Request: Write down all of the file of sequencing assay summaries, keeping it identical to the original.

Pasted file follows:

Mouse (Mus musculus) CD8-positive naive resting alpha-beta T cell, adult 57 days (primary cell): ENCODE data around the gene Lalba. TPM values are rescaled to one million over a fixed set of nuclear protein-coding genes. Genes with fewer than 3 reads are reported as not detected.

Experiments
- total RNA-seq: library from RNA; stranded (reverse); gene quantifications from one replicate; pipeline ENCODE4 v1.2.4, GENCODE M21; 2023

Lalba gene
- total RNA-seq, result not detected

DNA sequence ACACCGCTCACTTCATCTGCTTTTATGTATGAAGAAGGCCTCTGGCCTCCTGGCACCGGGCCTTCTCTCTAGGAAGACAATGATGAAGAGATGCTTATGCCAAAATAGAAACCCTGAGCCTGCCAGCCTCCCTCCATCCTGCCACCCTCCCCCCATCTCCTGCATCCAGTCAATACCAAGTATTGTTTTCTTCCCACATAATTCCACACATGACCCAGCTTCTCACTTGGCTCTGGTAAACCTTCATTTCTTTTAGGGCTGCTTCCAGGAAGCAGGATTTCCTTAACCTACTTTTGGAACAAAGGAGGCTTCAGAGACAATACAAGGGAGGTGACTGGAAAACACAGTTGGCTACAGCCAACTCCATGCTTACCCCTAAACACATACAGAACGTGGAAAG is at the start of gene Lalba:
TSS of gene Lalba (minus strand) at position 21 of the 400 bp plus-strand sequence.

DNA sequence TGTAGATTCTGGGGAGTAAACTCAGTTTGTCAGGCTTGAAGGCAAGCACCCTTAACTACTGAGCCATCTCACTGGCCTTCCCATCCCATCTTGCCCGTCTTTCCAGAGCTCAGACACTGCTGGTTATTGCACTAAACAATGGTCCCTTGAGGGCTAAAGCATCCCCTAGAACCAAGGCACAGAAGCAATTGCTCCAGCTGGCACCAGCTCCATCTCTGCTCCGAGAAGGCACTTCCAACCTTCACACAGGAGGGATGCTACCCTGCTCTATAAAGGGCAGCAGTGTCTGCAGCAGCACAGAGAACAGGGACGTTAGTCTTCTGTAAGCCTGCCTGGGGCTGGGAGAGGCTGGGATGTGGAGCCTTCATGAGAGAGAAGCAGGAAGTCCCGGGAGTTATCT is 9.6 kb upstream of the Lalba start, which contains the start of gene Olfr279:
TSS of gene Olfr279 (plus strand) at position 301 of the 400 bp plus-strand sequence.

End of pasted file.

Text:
Mouse (Mus musculus) CD8-positive naive resting alpha-beta T cell, adult 57 days (primary cell): ENCODE data around the gene Lalba. TPM values are rescaled to one million over a fixed set of nuclear protein-coding genes. Genes with fewer than 3 reads are reported as not detected.

Experiments
- total RNA-seq: library from RNA; stranded (reverse); gene quantifications from one replicate; pipeline ENCODE4 v1.2.4, GENCODE M21; 2023

Lalba gene
- total RNA-seq, result not detected

DNA sequence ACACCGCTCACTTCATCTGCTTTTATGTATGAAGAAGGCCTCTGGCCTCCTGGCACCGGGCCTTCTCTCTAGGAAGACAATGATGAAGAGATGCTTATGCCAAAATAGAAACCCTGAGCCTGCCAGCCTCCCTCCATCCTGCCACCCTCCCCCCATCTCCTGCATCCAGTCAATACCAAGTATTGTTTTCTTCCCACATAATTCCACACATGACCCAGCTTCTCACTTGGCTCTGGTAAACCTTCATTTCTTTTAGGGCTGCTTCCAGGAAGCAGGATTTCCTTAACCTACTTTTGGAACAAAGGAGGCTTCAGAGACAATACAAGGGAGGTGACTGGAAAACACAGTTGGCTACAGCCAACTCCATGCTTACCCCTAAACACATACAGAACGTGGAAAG is at the start of gene Lalba:
TSS of gene Lalba (minus strand) at position 21 of the 400 bp plus-strand sequence.

DNA sequence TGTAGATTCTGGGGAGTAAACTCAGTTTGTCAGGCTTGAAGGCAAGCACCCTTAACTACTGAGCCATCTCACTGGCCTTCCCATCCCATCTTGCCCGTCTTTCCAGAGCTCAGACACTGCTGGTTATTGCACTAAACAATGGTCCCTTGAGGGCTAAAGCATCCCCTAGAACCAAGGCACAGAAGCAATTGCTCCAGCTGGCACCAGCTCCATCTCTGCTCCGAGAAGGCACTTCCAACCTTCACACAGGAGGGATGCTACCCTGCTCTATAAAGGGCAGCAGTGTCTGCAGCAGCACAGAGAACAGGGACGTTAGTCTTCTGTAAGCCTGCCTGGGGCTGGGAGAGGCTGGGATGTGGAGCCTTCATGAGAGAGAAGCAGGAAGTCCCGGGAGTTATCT is 9.6 kb upstream of the Lalba start, which contains the start of gene Olfr279:
TSS of gene Olfr279 (plus strand) at position 301 of the 400 bp plus-strand sequence.